As Paul opened, Summer Olson ’15 assumed a leadership role in the UNH Marketing and Advertising Club (MAC). At that time, the club was struggling to find its footing, Olson recalled. Fortunately, the club benefited from the new student activity space and upgraded technology to make presentations and host events. 

The additional space and technology played a role in starting the annual Summit for Marketing and Advertising Careers (MAC SMAC), which brings together students and industry leaders to learn about trends, careers and opportunities. MAC SMAC remains a premiere event today. Olson said the new space helped the club present itself more professionally and ushered in a new era. 

“It’s pretty fulfilling and rewarding for my friends and me to see how the organization has taken off,” Olson said. “I don’t want to attribute it all to the new space, but I do think it gave our student organizations a stronger reputation of being professional and organized, which helped to get businesses excited in investing in these groups.” 

Olson is currently an instructor for the Paul College Business in Practice (BiP) program, teaching a course about job search optimization and interview tactics. She works full-time as a senior talent acquisition specialist at Softworld.

As a staff member at Paul, Stewart worked as a program coordinator, managing the First-year Innovation and Research Experience (FIRE) and Paul Scholar programs, before becoming the assistant director of undergraduate programs. He said having these programs at Paul College took the business school’s reputation of promoting collaborative learning experiences to a new level.

“I got to be a part of some amazing initiatives that have laid the foundation for the Paul College experience with FIRE and the level of students that we have in the Paul Scholars program,” Stewart says. “I don’t know if that ever would’ve happened in the old building. I just don’t think it would have been able to be supported.”

Paul College alumni attribute the building's openness to fostering a collaborative environment. (Photo by Micky Bedell)

Paul Pride 

Cole Jaillet says he associates the opening of Paul College with himself getting on track and solidifying his major in marketing and entrepreneurial studies.

“With the new building the opportunities and programs really started to take shape,” Cole says. “I found it difficult my first two years to latch on to something that I was passionate about. When that flip to Paul occurred, I started to get involved in the entrepreneurship side through the Holloway Competition. I also became involved in what has become the Rines Angel Fund … the curriculum started to click for me.”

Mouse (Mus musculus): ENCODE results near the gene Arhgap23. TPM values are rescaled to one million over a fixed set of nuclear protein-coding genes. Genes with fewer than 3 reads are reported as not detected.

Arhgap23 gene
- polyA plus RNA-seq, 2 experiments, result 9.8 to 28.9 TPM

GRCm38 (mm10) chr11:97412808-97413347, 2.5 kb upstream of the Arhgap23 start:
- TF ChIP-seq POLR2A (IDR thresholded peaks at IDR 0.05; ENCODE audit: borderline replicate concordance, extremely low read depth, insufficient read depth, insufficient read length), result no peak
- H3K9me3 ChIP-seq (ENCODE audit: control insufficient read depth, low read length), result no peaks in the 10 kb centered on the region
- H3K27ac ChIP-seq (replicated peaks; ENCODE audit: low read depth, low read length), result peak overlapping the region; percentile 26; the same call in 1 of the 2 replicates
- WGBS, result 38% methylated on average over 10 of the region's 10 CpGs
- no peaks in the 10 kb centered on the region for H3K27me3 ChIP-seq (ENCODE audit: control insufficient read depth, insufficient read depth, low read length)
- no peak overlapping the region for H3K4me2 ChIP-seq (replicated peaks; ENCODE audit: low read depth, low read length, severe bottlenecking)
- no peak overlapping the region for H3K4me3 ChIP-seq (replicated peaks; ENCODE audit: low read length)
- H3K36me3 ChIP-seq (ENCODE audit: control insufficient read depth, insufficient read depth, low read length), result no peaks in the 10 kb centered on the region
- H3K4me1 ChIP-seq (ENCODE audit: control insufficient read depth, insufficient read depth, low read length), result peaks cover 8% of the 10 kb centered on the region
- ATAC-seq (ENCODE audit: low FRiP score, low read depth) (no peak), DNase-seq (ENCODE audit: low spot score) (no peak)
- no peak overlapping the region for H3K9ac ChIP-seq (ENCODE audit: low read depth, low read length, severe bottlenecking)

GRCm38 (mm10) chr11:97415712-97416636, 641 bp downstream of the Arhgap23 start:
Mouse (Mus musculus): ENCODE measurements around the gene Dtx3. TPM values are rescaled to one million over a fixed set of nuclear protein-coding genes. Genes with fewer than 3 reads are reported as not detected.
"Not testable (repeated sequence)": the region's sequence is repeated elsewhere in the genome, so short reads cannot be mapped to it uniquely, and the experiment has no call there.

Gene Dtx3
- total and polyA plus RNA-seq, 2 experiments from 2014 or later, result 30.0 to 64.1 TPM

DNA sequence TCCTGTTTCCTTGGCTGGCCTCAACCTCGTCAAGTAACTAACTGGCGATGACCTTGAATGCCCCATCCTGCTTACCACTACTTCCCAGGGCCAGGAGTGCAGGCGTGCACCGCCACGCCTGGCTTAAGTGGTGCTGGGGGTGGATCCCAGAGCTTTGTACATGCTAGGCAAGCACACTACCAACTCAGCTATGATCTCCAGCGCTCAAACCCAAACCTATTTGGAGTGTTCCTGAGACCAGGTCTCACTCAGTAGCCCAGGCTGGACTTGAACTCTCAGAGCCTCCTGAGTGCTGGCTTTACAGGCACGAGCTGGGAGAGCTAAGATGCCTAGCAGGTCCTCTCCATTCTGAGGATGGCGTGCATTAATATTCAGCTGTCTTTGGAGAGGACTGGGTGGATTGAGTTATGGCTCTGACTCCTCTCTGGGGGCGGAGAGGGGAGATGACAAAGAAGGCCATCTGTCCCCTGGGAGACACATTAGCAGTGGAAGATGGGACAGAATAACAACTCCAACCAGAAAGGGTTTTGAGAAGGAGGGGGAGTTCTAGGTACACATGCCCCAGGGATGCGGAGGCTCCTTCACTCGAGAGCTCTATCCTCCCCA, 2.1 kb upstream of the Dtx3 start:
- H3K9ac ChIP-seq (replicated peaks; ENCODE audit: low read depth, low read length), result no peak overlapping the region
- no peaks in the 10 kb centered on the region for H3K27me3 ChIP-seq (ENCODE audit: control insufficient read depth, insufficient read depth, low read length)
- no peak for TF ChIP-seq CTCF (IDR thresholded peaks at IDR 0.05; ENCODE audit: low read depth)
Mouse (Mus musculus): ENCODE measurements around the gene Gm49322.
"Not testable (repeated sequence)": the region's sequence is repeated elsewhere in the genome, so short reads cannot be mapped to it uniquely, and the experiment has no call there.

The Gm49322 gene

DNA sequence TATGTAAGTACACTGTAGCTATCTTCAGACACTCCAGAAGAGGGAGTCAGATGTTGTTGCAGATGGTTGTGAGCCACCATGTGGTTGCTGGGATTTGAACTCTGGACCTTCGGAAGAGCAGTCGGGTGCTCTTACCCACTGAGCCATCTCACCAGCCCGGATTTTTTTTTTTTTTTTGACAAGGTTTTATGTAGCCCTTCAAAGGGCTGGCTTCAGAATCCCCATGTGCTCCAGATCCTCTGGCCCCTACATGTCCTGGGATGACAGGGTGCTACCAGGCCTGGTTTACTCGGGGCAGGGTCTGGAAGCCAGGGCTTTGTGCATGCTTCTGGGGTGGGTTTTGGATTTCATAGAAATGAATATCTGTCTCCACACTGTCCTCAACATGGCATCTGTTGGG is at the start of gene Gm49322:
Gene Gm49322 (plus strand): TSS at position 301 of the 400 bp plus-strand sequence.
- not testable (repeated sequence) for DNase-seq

Samantha Jaillet recalls students wanting to be at Paul and taking pride in the building. She became actively involved at the new school, serving as a dean’s ambassador, academic advisor, teaching assistant and research assistant. 

“As a finance student, it was nice to have those extra rooms at Paul for finance meetings. It was leaps and bounds better than my first semester (at WSBE). Samantha says. “It seemed like students were invested in the new school and wanted themselves to be a reflection of it and started to invest in themselves a little more.”

Cole Jaillet currently serves as director of product at Passport, while Samantha Jaillet works as a buyer for the TJX Companies.

Mikolaities studied economics and eco-gastronomy and credits her Paul College experience with guiding her down her career path in the wine industry. 

“I think it was helpful to have those connections in college through the hospitality management program that I don't think I would’ve necessarily had at a different school,” she says. 

Mikolaities is a regional manager at Bonterra Organic Estates.

Ironically, one of Mikolaities’ first distributor jobs involved selling Peter Paul Wines, among other brands.

“It was kind of cool, I got to have that selling story of I went to this school, and I’ve actually met Peter Paul,” she says. “It was cool to go to business school and end up in a field where Peter Paul is a big investor within that space. I thought it was an interesting opportunity to blend my college life into my adult life.”

While gradual at first, Stewart says alumni from both WSBE and Paul College have come together well to give back and help continue to push the business and economics curriculum at UNH forward.

“It’s great to see us make an impact on a national level, recruiting students from across the country and the world,” he says. “It was cool to witness and be a part of the expansion of what it meant to be a UNH business student.”